87 Monte SS - library
Now for some non-greasy entertainment.
Not every car enthusiast collects car magazines, but I've been doing just that since before I got my learner's permit. I was fascinated with the cars of the 1960's & 70's, having grown up during those decades; regrettably though, I was just a bit too young to fully appreciate these marvelous machines. So, I haunted garage sales, yard sales and flea markets, spending my allowance on boxes of magazines from a bygone era.
Now, for the first time, I'm sharing a portion of what I've collected over the years with the world. Why? Well, first and foremost, I think these might be of interest to my visitors. Secondly, I've come to realize that print media tends to become increasingly fragile as time marches on. I had never even considered this before. It has become obvious that if I want to re-read these in my "golden years" (assuming I survive that long) I'd better do something before all these resources crumble into dust.
When these magazines were printed, they were never intended to last 30 years or so. Secondly (and more importantly), I think some enthusiasts might be interested in how their favorite marques were judged against the competition, by the journalists of the day. In an effort to archive my collection, I've undertaken the massive task of scanning, consolidating and retouching most (eventually all) of my magazine collection. Between oily thumbprints, ink bleeding and ancient mailing labels, through torn and missing pages, this process (as imperfect as it no doubt is) is painstaking. To that end I am somewhat limited in the quality of documents I can upload to this site. The full size documents included herein are only a fraction of their full size archival versions.
Bandwidth is expensive, so I can only share documents large enough to be legible not full the full size ones I am archiving. Even with these limitations, I hope visitors won't be too disappointed by the quality of my documents.
Ah, the 1987 aerocoupe. Created primarily to make the body style more competative on the NASCAR circuit (Nascar rules dictate that a minimum number of cars to be built to be considered a production car), I just didn't care for the look, so I went for the notchback coupe instead.
Interestingly enough, there was a Pontiac Grand Prix version of the fastback treatment called the 2+2, also for the NASCAR boys. Unfortunately, the street version of the GP fastback had little more than a mailslot to access the trunk area and a snout only a mother could love.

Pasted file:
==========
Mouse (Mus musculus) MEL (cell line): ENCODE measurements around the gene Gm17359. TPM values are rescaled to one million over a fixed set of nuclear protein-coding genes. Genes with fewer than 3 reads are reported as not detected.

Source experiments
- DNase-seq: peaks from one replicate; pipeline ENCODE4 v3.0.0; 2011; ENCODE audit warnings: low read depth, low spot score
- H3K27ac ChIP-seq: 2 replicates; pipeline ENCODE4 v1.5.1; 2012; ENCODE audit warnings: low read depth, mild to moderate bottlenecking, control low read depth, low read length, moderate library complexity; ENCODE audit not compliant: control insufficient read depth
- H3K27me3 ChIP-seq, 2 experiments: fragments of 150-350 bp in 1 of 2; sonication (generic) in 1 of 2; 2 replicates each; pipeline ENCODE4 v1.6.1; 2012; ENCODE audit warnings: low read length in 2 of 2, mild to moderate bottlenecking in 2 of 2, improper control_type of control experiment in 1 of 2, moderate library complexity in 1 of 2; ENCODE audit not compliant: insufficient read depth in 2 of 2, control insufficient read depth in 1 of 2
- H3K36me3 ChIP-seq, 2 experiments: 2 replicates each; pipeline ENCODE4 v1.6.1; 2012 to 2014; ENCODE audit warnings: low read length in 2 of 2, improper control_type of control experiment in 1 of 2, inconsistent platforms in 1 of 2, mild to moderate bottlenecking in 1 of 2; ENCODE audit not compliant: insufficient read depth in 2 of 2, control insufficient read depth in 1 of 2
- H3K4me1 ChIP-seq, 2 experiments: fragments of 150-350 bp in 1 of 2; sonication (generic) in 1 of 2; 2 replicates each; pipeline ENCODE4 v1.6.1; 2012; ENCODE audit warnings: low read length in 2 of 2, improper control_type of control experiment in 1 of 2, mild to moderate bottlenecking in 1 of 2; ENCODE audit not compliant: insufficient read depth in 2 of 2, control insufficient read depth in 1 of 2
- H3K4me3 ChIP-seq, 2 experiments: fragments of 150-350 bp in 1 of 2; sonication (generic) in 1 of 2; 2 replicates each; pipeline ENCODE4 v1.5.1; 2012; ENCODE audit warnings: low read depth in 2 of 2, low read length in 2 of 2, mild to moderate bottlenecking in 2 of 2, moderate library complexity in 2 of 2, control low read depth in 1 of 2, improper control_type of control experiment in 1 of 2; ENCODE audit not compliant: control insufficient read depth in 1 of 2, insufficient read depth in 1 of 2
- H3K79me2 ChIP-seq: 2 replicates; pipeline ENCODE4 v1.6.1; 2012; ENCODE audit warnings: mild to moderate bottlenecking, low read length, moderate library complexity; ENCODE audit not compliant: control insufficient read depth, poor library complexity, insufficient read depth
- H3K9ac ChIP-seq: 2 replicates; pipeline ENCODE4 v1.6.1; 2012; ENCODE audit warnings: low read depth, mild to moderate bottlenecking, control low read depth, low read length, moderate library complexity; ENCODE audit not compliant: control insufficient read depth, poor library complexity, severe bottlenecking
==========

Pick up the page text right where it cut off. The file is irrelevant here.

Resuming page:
The main difference between these corporate cousins? Chevy started with a street car and modified it. Pontiac took the much less refined racing body from the wind tunnel and modified it for street use. Thus the Chevy was more user friendly while the Pontiac was... well... different to say the least.
It wasn't a bad way to freshen the car and GM hedged their bets by keeping the notchback coupe in production. Although the new body reduced the drag coefficient, that was the only difference, powertrain and suspension pieces were identical between both body styles.
Here's an advertisement for the 1984 version of the Monte SS. At this point, I was still in college and had a year to go until graduation. I hadn't yet decided upon purchasing one of these as I was still struggling to keep my '76 Grand Prix on the road.
First I replaced the engine (with a junkyard 455 that I had to do a one-holer on) and shortly after that, the transmission let go and had to be rebuilt.
I was running Dad's cast off '71 Dodge Polara while I saved up the 600 bucks I needed to take my car to the transmission shop. I wouldn't unload it until the summer of 1986.
Ya gotta love the wording "Lowered in five full liters of brute V8 force, rolling out its power through dual exhausts." Wow... no kidding... honest injun? Five full liters huh? A real step down from my 6.6 liter GTO, not to mention my 7.5 liter Grand Prix.
"Brute V8 force?" With only 180 horsepower on tap I couldn't even break the tires loose on dry pavement unless I power-braked the thing. In it's favor though, it looked the part and more or less (mostly less) sounded the part. My resto-mod will fix that though, how about a real 350 cubic inch plant with 360 horsepower? If I can duplicate the horsepower and torque ratings of my old G.T.O. (or at least come close) then she'll have some brawn to back up the image.
You may notice a slight gap between different eras of mid-sized performance cars in my advertisement collection. The explanation is quite simple, there was nothing worthwhile (outside of the Camaro & Firebird F-bodies), to get even remotely excited about in the early '80's.
I "tried on" a Z-28 Camaro when I began shopping for the SS and came to a quick conslusion. The F-bodies were just too tight a fit for me.
Anyway...here's a rare bird from the late 1970's. I was a high school freshman when this car rolled off the assembly line.
In the early 80's (as I attended Mercer County Community College), there was a nice one running around the Trenton area of NJ. I only hope it somehow beat the odds of the rust-belt and somehow survived.
More recently (2009), I found one on Craig's List in Oregon. It was almost too far gone to make even a decent parts car. Perhaps one day I'll find an example to call my own.
Ah, the 1976 Pontiac Bonneville Brougham. Granted it was a bloated luxo-barge by this time (and the one I piloted was dark maroon with the white "Landau" top) but with a 400 CID engine under the hood, she could still move out smartly. Besides, this was the first car I got laid in, so it makes my top 10 list for that little factoid alone.
In actuality, this was the last year for this body style, the '77 version having succumbed to GM's mandated "downsizing" program. Too bad the NJ road salt claimed her before her time. My Dad eventually sold it to a buddy of mine who wanted the drivetrain. Now that the venerable Pontiac nameplate has gone into the history books, I might find another one some day.